6. Be Present
The importance of being there for the students cannot be underestimated. If you are doing an online class, you need to be by your screen, to answer questions, give support and manage the class. If you are receiving work online at a specified time, you need to respond. You cannot let the lesson run itself.
However, answering every discussion board post by every student in an online class will break you. Manage your time. Don’t be available 24/7. Don’t turn your class into a one-on-one interaction with 30 students.
Schedule the same amount of time each week to be visibly present and engaged in your remote online class. Have visible, meaningful engagement. Respond to messages, promptly (within the timetable hours) keep on top of the marking. If a student emails work, don’t just send back the corrected attachment add a comment to the work but also to the email itself.
When you are regularly present and engaged in the online classroom, your students are more likely to be, too.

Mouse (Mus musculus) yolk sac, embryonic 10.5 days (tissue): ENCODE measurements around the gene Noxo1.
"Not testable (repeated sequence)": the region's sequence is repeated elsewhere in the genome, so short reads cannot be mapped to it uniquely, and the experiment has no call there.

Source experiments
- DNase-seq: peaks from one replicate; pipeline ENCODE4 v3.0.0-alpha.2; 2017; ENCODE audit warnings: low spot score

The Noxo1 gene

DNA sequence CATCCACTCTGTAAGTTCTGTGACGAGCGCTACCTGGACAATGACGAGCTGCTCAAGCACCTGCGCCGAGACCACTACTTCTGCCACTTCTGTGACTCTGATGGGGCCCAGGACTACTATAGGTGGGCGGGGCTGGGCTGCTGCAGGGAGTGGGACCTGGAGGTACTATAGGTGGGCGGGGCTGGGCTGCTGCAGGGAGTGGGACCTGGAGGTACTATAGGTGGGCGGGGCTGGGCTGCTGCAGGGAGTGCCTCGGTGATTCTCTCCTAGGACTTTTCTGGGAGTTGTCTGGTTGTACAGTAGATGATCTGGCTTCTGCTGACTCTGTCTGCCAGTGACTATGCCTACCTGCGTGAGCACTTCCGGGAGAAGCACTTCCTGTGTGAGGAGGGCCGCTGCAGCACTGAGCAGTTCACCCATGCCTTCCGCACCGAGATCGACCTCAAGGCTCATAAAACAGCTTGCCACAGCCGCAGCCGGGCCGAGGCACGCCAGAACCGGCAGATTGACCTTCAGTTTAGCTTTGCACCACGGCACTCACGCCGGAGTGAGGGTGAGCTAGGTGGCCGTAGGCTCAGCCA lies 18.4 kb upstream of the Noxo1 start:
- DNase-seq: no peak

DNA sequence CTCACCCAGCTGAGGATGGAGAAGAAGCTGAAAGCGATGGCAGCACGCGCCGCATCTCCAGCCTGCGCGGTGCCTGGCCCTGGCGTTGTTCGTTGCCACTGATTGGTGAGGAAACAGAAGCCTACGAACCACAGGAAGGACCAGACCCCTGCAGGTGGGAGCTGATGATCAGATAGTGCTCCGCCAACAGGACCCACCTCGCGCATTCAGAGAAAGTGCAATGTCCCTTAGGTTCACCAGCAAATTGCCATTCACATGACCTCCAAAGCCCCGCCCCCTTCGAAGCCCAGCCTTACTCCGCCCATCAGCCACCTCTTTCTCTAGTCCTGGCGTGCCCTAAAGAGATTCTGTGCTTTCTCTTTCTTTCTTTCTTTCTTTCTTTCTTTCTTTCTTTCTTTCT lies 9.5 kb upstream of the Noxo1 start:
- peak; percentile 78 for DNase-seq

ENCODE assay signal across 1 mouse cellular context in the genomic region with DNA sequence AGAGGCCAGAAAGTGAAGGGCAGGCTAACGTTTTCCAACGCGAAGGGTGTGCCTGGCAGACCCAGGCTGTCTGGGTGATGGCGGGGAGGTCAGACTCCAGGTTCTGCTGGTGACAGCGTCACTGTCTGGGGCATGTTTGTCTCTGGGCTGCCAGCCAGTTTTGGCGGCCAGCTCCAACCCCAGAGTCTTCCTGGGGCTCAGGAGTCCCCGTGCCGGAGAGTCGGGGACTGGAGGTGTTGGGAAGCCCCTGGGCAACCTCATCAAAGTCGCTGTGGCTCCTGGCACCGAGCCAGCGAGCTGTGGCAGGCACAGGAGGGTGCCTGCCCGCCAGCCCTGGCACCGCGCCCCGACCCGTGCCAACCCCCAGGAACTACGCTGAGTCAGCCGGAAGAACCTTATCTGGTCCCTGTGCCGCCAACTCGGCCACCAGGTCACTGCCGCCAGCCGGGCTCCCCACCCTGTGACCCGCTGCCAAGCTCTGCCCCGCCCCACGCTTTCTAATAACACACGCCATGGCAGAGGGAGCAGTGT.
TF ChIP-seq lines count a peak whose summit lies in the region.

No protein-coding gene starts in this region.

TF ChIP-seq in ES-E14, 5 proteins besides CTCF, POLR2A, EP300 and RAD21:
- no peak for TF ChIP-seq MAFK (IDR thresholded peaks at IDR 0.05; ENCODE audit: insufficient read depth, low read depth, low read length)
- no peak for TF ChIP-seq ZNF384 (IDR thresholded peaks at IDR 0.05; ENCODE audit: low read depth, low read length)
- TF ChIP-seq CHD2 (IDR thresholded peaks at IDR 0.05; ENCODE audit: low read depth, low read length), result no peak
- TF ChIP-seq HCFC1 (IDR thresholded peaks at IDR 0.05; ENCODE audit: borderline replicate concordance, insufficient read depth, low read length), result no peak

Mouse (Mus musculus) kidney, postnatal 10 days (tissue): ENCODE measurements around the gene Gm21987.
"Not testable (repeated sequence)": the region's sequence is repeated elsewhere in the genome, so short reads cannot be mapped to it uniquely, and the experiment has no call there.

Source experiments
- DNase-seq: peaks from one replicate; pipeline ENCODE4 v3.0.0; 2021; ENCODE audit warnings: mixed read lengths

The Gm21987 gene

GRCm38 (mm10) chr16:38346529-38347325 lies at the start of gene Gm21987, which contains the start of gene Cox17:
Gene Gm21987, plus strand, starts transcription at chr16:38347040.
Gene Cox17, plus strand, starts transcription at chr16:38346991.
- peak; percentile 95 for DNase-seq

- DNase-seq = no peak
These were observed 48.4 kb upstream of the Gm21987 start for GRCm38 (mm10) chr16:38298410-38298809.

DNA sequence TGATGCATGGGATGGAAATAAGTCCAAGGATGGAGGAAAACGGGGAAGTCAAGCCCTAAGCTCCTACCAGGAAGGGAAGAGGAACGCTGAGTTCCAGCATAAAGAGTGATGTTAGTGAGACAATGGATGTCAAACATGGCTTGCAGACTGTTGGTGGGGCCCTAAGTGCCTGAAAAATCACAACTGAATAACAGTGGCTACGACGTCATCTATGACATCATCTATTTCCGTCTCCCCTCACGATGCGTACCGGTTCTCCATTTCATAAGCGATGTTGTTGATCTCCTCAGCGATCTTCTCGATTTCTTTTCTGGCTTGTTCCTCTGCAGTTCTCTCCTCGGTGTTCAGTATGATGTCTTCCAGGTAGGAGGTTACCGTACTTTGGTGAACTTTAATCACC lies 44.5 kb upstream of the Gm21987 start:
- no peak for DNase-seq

7. Provide ongoing feedback
Just as feedback is essential in the classroom, it needs to be done online. In fact, it needs to be done more. An online learner can feel very alone at times, they don’t always have the visual support system of a group around them.
When teaching online, your feedback helps to create the experience that the lesson is informative, engaging, and motivational for the learner. Your feedback should be continuous and constructive. Give feedback as soon as possible so that students can clearly identify what is right or wrong, as they could be working on a different schedule and waste a great deal of time on the wrong track. Any time wasted feels like a real kick when motivation could be an issue.
8. Collaborate with other teachers
The best teachers are the ones who share ideas and talk to other teachers. In this new situation, experienced teachers and younger teachers may be involved in a kind of role reversal. Talk with other teachers and share what is working and share what isn’t. Some platforms allow co-hosting of lessons, which is particularly effective with larger groups where one teacher can do the instructions and the other can answer questions. You may be able to combine classes. You can share resources online, share useful websites, share technical know-how and sometimes just still feel part of a teaching team again. This is definitely a great teaching strategy!